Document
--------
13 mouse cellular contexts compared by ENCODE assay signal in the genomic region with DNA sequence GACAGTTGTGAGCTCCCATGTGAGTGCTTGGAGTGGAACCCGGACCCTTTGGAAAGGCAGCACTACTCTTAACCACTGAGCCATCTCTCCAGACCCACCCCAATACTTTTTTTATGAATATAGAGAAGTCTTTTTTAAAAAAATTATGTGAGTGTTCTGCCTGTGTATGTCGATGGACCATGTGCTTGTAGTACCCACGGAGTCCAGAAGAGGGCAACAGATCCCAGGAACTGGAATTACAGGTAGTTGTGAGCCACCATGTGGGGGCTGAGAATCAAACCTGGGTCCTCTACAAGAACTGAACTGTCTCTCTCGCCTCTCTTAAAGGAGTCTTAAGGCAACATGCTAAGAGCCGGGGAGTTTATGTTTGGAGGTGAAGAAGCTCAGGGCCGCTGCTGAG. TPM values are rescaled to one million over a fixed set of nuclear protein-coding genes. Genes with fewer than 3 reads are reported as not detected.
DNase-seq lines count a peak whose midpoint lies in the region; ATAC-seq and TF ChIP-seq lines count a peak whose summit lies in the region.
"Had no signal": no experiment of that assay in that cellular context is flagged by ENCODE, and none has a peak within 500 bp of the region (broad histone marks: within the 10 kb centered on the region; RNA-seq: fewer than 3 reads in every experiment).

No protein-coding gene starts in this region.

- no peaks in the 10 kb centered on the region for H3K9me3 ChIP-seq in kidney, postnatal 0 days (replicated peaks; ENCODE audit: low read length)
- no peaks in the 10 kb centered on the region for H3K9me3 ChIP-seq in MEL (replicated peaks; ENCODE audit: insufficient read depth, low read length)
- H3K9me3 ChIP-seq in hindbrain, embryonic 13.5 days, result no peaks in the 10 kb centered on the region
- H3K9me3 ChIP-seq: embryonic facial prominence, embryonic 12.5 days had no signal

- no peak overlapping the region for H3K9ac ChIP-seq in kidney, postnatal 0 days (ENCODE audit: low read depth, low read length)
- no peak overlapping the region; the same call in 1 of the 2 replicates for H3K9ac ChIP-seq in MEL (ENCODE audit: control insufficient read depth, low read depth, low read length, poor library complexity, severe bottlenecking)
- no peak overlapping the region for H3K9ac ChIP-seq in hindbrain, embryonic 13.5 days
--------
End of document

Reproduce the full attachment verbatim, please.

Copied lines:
13 mouse cellular contexts compared by ENCODE assay signal in the genomic region with DNA sequence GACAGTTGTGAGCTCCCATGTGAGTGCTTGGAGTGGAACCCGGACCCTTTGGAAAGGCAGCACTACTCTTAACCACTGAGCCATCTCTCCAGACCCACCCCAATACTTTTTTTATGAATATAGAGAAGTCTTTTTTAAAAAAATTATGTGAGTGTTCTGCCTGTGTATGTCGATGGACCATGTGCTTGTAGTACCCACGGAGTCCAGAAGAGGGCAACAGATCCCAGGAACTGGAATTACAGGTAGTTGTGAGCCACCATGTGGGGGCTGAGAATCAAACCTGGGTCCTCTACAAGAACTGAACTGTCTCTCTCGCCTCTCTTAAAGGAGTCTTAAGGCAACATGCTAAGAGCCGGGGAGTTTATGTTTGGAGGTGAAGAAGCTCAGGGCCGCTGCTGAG. TPM values are rescaled to one million over a fixed set of nuclear protein-coding genes. Genes with fewer than 3 reads are reported as not detected.
DNase-seq lines count a peak whose midpoint lies in the region; ATAC-seq and TF ChIP-seq lines count a peak whose summit lies in the region.
"Had no signal": no experiment of that assay in that cellular context is flagged by ENCODE, and none has a peak within 500 bp of the region (broad histone marks: within the 10 kb centered on the region; RNA-seq: fewer than 3 reads in every experiment).

No protein-coding gene starts in this region.

- no peaks in the 10 kb centered on the region for H3K9me3 ChIP-seq in kidney, postnatal 0 days (replicated peaks; ENCODE audit: low read length)
- no peaks in the 10 kb centered on the region for H3K9me3 ChIP-seq in MEL (replicated peaks; ENCODE audit: insufficient read depth, low read length)
- H3K9me3 ChIP-seq in hindbrain, embryonic 13.5 days, result no peaks in the 10 kb centered on the region
- H3K9me3 ChIP-seq: embryonic facial prominence, embryonic 12.5 days had no signal

- no peak overlapping the region for H3K9ac ChIP-seq in kidney, postnatal 0 days (ENCODE audit: low read depth, low read length)
- no peak overlapping the region; the same call in 1 of the 2 replicates for H3K9ac ChIP-seq in MEL (ENCODE audit: control insufficient read depth, low read depth, low read length, poor library complexity, severe bottlenecking)
- no peak overlapping the region for H3K9ac ChIP-seq in hindbrain, embryonic 13.5 days